Originally found via this BFP post. It seems that the folks over at the Living in Barbados blog are wondering why it is that in some establishments in Barbados, white customers receive far better treatment than their fellow black customers.
Many of the BFP readers (I really like those BFP readers) offered up several reasons, and also mentioned by name, several Barbadian companies where examples of this double standard take place. Below are a few of the comments (the rest are here.)
In a restaurant, employees seem to feel that it is more likely that they will receive a tip and a “decent” tip from a white person, moreso than receiving from their own/black person. There have been times I wish I were wearing a hat that I can take it off and tip.
As far as departmental stores, such as Cave Shepard, the employee feels that s/he can charm the blouse/shirt off a white person and a sale is produced; but when it comes to a black person, that individual may have them go back and forth, and in the end leave without buying anything. These same employees act as though whenever they walk into a store, they purchase something; steupse. Ignorance at its peak.
Some of these employees got the attitude that when a customer asks for/requests service, there should be some form of gratitude at the end of the transaction — sale or tip. [But then again, not all customers utter the words, “thanks,” which is also a form of gratitude.]
Bjans seem to have an inferiority complex especially if thier customer is a black person from overseas. Don’t expect change anytime soon.”
Only last night I heard Pizza Man Doc on the news saying there is every likelihood that he will have to close two of his eight outlets because the attitudes of some of his employees is “running the customers”!!
I tried to get the link to the story on CBC but for some reason that site was giving trouble. Go on the cbc.bb site and search for pizza.
The exact same problem, it was how his staff treated “black” customers.
I don’t think this is any legacy of slavery. There were shopkeepers in a district who did perfectly well and treated people, old and young, black and white like people.
They even extended credit.
The problem is comparatively recent. There was a time when we had risen to a level where manners were shown to each other as a matter of course.
We are in a downward spiral. We are worse off than before!!”
I am no longer surprised when I hear my fellow Barbadians talk/behave like that, but it does sadden me. To think that in this day and age, we treat our ‘own’ people in such a terrible way. I remember a friend telling me that back in the days of slavery, you had different types of slave. There was the ‘house slave’ and the ‘field slave.’ If I remember correctly, he actually used the word ‘n****r’ half jokingly, instead of ‘slave.’ The ‘house slave’ was higher up the social ladder and therefore, more ‘elite’ than the lowly ‘field slave.’ Mind you, both of them were still slaves. Lo and behold, I found this comment:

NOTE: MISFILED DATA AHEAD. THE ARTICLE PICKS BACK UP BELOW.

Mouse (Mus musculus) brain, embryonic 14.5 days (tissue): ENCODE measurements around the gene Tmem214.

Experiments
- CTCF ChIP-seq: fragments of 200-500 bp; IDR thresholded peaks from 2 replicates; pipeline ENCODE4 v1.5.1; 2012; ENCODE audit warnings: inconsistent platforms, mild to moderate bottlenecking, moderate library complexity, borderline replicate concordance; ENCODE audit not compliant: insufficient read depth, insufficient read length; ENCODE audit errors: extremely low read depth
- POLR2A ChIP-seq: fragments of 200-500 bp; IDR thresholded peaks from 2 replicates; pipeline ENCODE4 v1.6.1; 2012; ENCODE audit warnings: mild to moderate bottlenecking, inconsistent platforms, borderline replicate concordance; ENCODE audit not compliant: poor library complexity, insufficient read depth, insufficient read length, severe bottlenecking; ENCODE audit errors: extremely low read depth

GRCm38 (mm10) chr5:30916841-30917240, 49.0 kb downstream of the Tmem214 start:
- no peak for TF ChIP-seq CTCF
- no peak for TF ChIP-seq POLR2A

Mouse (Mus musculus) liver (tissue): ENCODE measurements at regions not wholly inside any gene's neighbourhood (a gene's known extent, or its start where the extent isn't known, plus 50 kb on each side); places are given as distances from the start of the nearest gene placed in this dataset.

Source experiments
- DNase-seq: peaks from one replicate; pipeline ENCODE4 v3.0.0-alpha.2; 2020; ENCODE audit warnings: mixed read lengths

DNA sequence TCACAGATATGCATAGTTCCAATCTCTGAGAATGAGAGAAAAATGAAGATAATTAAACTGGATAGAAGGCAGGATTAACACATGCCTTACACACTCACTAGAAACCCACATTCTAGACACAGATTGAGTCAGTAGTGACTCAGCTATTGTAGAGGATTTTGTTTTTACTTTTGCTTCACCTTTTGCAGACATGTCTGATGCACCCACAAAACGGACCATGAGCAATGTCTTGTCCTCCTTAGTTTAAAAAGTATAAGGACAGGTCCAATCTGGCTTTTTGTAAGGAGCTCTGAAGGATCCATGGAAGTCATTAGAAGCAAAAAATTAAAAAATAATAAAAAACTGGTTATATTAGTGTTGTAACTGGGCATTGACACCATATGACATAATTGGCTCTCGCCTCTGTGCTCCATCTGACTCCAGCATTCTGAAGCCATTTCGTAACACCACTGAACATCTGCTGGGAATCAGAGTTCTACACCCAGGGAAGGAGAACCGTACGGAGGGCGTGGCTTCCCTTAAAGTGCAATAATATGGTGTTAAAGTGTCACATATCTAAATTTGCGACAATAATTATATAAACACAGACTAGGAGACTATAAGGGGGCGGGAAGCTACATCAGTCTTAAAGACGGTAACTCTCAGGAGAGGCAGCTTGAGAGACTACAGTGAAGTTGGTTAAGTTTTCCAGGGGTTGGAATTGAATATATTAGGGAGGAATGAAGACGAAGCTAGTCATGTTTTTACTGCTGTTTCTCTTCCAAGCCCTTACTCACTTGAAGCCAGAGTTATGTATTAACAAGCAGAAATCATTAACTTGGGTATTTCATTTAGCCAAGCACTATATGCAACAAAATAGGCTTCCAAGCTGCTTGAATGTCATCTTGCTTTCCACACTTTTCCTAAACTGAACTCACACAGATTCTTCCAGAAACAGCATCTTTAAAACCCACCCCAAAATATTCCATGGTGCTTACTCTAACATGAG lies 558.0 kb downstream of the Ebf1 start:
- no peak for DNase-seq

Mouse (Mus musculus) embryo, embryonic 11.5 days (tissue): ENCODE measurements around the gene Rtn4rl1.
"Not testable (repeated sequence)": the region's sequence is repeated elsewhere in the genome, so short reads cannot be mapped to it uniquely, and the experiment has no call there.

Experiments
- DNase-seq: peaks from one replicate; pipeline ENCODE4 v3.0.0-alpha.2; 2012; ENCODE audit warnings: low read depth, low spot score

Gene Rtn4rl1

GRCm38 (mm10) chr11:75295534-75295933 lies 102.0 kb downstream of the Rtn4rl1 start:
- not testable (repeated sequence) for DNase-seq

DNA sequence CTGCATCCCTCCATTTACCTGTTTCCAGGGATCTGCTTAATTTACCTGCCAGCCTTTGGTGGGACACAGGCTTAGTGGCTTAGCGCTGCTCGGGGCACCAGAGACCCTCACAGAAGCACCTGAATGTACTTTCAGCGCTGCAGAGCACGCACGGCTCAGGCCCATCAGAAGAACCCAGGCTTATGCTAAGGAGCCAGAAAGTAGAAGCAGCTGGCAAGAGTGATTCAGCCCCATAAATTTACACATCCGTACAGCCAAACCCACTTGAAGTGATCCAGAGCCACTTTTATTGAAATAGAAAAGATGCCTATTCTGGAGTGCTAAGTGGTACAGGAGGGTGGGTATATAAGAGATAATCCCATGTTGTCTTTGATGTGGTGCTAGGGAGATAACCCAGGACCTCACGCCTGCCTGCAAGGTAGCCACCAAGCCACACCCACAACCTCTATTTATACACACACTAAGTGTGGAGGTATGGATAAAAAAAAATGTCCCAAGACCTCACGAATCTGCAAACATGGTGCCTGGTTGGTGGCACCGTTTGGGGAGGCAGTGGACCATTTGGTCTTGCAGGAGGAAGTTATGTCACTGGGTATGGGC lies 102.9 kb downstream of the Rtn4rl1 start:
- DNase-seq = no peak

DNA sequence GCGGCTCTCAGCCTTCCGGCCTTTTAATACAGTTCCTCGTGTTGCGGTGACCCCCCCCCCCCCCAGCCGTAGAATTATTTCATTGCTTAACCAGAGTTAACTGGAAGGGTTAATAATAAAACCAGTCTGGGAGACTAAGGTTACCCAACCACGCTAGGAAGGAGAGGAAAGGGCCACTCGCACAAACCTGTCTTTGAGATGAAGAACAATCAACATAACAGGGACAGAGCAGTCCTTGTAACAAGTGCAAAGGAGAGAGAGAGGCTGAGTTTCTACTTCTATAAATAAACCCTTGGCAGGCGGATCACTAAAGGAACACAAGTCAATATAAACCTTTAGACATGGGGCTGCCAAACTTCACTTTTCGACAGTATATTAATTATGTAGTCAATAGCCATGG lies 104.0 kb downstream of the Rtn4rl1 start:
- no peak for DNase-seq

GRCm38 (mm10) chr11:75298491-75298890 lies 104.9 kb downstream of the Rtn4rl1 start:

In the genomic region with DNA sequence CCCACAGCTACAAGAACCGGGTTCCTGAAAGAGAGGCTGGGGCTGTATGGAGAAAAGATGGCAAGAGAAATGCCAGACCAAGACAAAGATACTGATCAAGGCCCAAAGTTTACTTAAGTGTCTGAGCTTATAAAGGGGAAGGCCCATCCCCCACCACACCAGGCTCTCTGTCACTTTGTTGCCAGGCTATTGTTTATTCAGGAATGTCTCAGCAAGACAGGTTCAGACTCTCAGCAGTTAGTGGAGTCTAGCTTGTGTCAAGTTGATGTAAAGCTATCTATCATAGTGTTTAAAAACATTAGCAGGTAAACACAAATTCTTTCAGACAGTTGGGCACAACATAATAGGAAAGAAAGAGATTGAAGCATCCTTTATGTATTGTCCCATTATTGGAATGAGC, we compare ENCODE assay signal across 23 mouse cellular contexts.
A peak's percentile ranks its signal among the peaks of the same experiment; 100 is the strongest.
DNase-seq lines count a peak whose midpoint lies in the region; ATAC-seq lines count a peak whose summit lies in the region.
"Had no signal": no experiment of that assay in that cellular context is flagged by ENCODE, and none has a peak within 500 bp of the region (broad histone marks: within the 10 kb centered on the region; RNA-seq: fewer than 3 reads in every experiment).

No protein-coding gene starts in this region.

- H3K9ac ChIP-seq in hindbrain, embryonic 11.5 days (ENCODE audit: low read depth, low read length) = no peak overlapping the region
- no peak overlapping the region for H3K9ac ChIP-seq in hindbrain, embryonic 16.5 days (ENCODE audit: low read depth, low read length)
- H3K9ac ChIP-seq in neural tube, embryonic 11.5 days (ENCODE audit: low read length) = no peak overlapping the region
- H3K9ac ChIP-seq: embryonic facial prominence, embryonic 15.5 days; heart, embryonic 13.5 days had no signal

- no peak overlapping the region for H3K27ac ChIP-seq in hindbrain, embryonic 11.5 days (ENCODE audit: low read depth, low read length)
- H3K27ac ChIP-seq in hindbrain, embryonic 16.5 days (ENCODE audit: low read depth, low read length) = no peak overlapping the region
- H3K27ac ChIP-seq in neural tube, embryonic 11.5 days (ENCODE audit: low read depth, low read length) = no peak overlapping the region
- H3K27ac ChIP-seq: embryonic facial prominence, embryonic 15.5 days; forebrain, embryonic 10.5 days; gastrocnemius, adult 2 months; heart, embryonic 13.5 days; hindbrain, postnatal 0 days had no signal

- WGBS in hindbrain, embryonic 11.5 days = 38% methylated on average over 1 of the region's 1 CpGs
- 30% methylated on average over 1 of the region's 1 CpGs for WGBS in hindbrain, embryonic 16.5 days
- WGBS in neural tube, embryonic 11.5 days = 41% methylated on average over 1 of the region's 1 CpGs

That is the legacy of slavery. Remember the house negro and the field negro, In the field, the horse back negro and the planting negro?”
If I’ve heard it once, I’ve heard it a thousand times: Barbadians are like crabs in a bucket. Each scrambling atop the other and at the same time, trying to pull the other down, all in an attempt to make it to the top. Sad but true.
But let us get back to the title of my post. I say the colour green should matter. Not black, white, nor polka-dot-pink. And not green as in little green men from Mars either. Green as in the colour of money. Even though our currency isn’t green, you get the idea.
To the businessman (or woman) that is reading this, may I humbly suggest the following: Make sure that your business remembers that the customer is always right, even when they are wrong. The customer is doing you a favour (unless you are a monopoly) by giving you their money (the green) in return for your product or service.
You do not have to suck up to us , nor kneel before us (although it would be greatly appreciated every now and then) but you should at least be polite and professional. You are a producer, you produce goods and services. We are consumers, we consume them and you make money as a result. So be nice. I don’t know about the rest of the people living and working in Barbados, but I work damn hard for my money. So if you value it and if you want it, then respect me as the customer, because it is mine to spend as and where I see fit.
Another reason why some businesses get away with this is because although many of us could easily choose to spend our money elsewhere, we are simply to lazy to bother. As a result, some of us are willing to tolerate the bad attitudes and disrespect.
It’s funny. We are such a small, tiny island. Only 166 square miles. And yet some of us couldn’t be bothered with hopping on a bus, or driving around to find an alternative. We are a paradise, it’s true. A paradise for businesses who make their living off of us, our laziness and our indifferent attitude when it comes to dealing with poor customer service and finding alternatives.